- First hour: deliberated disconnection. This may take the form of catching up on your RSS feeds, grabbing your favorite caffeinated drink and setting up your coffee house perch, responding to those last few emails so you can turn off your email client, closing down those in-progress Twitter-conversations, whatever. The point here is to set things up so you can confidently ignore everything for the next three hours. When you’re ready, TweetDeck, Facebook, email clients go off, phone to do-not-disturb.
- Hours two and three: stimuli. Now that you’re disconnected from the world, you can let your mind wander, but in a structured way via some activity. This may sound hand-wavy, but what I mean is: pick an activity you’ve been wanting to do, but haven’t had time for. For me, sometimes it’s digging into a book (usually related to my professional life). Sometimes it’s learning a new framework or language. Sometimes it’s going over business paperwork/plans I wrote up previously and seeing how I’m tracking. Sometimes, it’s researching a topic I want to know more about. The carved out time allows me the space to get into flow, but I usually plan for two unrelated activities, say reading a chosen and looking at business paperwork. The point of two is to create synthesis, and allow my brain to explore things in new and weird ways, making connections I wouldn’t have made if I were engaged with them in the context of the daily rat race. Ultimately, the goal is to wander through some unconstructed brain-space leisurely… but in a way that’s guided by a mission and grounded in a purpose. It might be a weird analogy, but you know people who always say they solve that nasty software bug or come up with some great lightning talk idea in the shower? This is like that, except with less water and more time.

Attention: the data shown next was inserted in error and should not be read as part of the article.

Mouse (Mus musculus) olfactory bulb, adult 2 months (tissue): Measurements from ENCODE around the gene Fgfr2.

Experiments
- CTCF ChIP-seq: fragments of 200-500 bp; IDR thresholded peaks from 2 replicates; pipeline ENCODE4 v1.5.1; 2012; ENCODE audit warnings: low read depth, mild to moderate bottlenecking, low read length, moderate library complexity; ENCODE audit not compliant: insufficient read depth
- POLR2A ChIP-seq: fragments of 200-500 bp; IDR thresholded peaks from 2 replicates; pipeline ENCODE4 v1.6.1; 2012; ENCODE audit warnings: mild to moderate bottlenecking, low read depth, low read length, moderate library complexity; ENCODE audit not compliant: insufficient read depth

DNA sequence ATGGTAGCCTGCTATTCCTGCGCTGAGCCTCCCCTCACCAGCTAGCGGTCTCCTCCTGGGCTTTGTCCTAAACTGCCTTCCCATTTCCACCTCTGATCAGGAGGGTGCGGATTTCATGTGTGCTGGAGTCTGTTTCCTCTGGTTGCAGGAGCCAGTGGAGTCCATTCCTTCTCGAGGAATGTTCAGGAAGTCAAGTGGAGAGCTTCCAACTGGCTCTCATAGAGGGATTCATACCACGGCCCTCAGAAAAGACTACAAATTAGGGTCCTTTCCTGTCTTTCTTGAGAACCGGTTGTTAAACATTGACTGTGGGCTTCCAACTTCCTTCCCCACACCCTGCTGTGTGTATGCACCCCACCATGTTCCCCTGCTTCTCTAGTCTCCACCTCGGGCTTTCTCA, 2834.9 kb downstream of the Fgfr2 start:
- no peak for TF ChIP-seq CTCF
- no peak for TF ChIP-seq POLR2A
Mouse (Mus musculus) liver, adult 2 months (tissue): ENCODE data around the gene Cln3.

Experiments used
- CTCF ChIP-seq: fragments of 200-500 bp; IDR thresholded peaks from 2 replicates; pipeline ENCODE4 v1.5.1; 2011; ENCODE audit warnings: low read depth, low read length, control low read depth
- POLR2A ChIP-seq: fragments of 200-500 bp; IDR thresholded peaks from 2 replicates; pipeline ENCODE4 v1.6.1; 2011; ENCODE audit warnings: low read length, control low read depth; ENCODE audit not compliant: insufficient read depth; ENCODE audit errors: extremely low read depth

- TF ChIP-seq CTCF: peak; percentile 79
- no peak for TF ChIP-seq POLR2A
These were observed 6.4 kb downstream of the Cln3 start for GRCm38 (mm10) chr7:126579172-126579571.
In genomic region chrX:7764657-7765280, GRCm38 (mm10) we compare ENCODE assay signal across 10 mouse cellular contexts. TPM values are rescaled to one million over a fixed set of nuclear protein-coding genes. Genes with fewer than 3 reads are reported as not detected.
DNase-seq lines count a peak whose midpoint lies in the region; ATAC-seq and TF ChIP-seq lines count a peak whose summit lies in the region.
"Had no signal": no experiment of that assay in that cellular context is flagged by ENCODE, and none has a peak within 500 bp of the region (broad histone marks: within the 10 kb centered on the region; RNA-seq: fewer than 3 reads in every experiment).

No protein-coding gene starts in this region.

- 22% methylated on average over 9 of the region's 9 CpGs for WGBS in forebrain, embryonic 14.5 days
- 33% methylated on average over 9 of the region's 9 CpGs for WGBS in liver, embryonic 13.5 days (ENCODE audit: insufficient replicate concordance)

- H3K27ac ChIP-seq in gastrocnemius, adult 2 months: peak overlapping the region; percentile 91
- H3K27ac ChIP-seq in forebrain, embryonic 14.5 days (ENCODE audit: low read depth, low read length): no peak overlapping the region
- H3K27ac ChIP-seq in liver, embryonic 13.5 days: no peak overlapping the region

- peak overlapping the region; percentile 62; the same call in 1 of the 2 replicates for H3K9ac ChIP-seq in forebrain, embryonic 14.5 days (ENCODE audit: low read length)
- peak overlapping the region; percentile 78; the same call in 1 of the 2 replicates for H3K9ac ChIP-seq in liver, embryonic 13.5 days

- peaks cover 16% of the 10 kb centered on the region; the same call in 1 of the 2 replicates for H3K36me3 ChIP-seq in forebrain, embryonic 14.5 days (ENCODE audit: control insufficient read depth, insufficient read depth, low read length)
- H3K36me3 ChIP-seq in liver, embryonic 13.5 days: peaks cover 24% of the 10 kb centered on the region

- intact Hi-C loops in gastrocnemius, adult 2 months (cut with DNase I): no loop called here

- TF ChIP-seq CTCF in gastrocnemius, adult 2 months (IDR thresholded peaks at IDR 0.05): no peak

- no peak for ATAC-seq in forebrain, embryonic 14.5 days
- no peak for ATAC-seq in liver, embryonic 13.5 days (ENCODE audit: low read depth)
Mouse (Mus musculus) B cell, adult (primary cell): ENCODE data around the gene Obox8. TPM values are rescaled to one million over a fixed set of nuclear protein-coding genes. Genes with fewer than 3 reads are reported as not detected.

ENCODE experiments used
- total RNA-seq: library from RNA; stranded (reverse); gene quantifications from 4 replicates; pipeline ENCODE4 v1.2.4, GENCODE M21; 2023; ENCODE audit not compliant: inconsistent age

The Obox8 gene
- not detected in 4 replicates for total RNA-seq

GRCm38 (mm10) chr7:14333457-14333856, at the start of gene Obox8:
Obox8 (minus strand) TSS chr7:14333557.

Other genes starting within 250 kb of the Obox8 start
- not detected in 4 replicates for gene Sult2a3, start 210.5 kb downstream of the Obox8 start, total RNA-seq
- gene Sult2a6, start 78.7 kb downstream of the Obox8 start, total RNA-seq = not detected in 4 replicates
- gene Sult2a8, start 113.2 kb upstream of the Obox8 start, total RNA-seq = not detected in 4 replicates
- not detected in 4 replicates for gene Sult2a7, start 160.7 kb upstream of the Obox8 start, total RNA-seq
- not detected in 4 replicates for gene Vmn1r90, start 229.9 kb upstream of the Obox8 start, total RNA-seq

- Hour four: reflect, record, and reconnect. This is the part of the 4-Hour Decompress that not only ties it all together, but actually makes it more than just “hey, let’s screw around for 4 hours.” Take the last hour to reflect on where you wandered in the previous two hours, and write down what came to you. It could be a list of tasks you want to tackle in the office later, someone you want to speak to or email with questions, or even cards to put on your personal kanban board. It might even be a random list of ideas to explore on the next 4-Hour Decompress. When you’re done writing these up in your Moleskine or OneNote or whatever works for you, take a moment to deliberately reconnect to the world again. Since the point of this is to get away from the pressure cooker and stress that is the daily grind, you want to re-acclimate to it again: you wouldn’t dive into a hot tub, right? If I’m in a coffeeshop, then I’ll have another espresso before leaving. If I’m at the library, I might pack up my gear and people-watch for 10 minutes. If I’m at a park, I might take a catnap in the sun. Whatever helps you merge back into hectic daily life.
And that’s it!
Of course, like meditation, it’s easier described than done. The first few times I did it, the middle 2 hours were hard to not run back to Twitter or email.
And besides: how does this help with burnout, you ask? And how, exactly, can you go about implementing it in your hectic #opslife?
We’ll explore that on Friday.